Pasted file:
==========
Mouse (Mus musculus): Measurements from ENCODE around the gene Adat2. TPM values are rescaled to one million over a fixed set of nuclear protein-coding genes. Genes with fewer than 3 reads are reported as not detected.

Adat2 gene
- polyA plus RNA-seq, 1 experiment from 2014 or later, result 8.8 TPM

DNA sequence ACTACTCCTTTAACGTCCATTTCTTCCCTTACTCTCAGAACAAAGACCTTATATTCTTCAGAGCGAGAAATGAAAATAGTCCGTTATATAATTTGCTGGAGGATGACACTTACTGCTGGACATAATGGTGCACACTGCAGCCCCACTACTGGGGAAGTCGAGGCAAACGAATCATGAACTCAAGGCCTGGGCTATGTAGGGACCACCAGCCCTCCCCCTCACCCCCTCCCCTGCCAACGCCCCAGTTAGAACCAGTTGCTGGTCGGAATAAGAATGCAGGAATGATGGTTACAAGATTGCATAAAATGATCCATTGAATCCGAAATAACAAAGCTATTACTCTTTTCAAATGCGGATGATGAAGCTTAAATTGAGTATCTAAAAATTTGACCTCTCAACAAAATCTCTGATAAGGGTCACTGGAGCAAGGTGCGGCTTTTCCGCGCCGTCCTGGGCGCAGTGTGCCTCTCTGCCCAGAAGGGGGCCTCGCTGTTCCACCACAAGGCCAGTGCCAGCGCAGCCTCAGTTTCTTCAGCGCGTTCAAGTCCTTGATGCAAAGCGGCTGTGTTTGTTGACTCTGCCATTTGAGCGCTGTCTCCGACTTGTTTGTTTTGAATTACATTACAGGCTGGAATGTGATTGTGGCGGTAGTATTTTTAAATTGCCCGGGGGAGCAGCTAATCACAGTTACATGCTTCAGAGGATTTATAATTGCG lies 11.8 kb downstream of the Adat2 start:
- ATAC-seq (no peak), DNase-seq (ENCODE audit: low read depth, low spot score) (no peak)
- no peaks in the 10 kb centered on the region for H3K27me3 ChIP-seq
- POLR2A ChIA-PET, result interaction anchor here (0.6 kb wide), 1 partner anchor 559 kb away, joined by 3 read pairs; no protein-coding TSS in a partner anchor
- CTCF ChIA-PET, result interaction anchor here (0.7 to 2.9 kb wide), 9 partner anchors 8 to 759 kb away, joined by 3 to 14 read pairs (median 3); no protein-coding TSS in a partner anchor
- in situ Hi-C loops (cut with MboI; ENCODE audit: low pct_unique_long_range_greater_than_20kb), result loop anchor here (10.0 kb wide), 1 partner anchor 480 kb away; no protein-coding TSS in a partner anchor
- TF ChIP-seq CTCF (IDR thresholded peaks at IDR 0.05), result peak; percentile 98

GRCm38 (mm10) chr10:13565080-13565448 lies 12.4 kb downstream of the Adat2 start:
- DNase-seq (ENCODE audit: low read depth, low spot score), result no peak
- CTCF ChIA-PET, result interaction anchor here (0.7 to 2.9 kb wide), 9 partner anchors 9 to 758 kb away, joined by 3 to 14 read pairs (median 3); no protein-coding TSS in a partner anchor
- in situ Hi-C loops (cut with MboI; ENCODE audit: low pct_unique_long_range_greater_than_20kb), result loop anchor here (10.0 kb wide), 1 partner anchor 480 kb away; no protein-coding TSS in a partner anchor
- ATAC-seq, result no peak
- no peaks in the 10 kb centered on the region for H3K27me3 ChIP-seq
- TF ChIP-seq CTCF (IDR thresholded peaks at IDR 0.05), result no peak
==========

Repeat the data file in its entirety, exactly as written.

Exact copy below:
Mouse (Mus musculus): Measurements from ENCODE around the gene Adat2. TPM values are rescaled to one million over a fixed set of nuclear protein-coding genes. Genes with fewer than 3 reads are reported as not detected.

Adat2 gene
- polyA plus RNA-seq, 1 experiment from 2014 or later, result 8.8 TPM

DNA sequence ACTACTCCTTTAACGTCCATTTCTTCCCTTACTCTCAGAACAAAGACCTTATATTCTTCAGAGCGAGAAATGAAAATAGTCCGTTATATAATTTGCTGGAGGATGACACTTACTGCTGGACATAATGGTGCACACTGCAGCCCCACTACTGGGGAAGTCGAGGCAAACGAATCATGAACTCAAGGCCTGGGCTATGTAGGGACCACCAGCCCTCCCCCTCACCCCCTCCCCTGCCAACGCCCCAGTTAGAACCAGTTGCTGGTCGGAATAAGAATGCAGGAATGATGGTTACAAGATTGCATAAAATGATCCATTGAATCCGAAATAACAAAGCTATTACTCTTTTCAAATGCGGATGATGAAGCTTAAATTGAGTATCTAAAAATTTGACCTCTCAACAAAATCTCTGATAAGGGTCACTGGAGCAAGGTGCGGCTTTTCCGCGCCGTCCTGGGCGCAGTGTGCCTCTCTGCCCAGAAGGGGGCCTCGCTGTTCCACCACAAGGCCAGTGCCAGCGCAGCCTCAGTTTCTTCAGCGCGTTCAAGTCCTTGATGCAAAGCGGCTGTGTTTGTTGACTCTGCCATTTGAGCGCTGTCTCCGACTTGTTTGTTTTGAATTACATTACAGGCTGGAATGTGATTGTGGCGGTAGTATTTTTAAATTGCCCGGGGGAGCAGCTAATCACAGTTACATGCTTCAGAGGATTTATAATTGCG lies 11.8 kb downstream of the Adat2 start:
- ATAC-seq (no peak), DNase-seq (ENCODE audit: low read depth, low spot score) (no peak)
- no peaks in the 10 kb centered on the region for H3K27me3 ChIP-seq
- POLR2A ChIA-PET, result interaction anchor here (0.6 kb wide), 1 partner anchor 559 kb away, joined by 3 read pairs; no protein-coding TSS in a partner anchor
- CTCF ChIA-PET, result interaction anchor here (0.7 to 2.9 kb wide), 9 partner anchors 8 to 759 kb away, joined by 3 to 14 read pairs (median 3); no protein-coding TSS in a partner anchor
- in situ Hi-C loops (cut with MboI; ENCODE audit: low pct_unique_long_range_greater_than_20kb), result loop anchor here (10.0 kb wide), 1 partner anchor 480 kb away; no protein-coding TSS in a partner anchor
- TF ChIP-seq CTCF (IDR thresholded peaks at IDR 0.05), result peak; percentile 98

GRCm38 (mm10) chr10:13565080-13565448 lies 12.4 kb downstream of the Adat2 start:
- DNase-seq (ENCODE audit: low read depth, low spot score), result no peak
- CTCF ChIA-PET, result interaction anchor here (0.7 to 2.9 kb wide), 9 partner anchors 9 to 758 kb away, joined by 3 to 14 read pairs (median 3); no protein-coding TSS in a partner anchor
- in situ Hi-C loops (cut with MboI; ENCODE audit: low pct_unique_long_range_greater_than_20kb), result loop anchor here (10.0 kb wide), 1 partner anchor 480 kb away; no protein-coding TSS in a partner anchor
- ATAC-seq, result no peak
- no peaks in the 10 kb centered on the region for H3K27me3 ChIP-seq
- TF ChIP-seq CTCF (IDR thresholded peaks at IDR 0.05), result no peak